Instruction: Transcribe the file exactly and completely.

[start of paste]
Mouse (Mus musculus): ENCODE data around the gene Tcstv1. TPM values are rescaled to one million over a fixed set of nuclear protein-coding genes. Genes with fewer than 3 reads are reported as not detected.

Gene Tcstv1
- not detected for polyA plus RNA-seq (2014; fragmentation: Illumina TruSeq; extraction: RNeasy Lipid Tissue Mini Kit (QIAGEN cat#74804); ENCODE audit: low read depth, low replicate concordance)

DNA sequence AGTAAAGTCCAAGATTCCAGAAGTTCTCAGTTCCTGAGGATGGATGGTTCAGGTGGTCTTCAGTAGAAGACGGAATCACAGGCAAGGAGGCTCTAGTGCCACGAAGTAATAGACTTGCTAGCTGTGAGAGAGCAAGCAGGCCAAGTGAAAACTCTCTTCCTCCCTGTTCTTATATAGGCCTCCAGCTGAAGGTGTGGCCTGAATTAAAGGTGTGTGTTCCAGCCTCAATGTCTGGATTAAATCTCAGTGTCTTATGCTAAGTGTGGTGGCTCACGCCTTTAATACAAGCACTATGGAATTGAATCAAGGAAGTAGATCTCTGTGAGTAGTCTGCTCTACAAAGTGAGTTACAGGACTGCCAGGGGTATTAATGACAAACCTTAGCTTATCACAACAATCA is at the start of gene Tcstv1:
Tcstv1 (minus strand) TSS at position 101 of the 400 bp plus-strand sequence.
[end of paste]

Mouse (Mus musculus): ENCODE data around the gene Tcstv1. TPM values are rescaled to one million over a fixed set of nuclear protein-coding genes. Genes with fewer than 3 reads are reported as not detected.

Gene Tcstv1
- not detected for polyA plus RNA-seq (2014; fragmentation: Illumina TruSeq; extraction: RNeasy Lipid Tissue Mini Kit (QIAGEN cat#74804); ENCODE audit: low read depth, low replicate concordance)

DNA sequence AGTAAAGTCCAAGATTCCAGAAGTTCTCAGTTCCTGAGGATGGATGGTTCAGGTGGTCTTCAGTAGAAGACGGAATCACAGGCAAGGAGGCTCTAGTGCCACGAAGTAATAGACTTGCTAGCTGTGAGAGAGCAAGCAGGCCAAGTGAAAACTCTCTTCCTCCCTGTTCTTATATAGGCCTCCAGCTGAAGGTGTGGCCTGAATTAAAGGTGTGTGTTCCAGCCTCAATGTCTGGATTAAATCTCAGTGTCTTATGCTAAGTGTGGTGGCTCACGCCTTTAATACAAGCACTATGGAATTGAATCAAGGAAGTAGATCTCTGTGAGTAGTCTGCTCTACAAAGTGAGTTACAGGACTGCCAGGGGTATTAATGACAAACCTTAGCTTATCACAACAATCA is at the start of gene Tcstv1:
Tcstv1 (minus strand) TSS at position 101 of the 400 bp plus-strand sequence.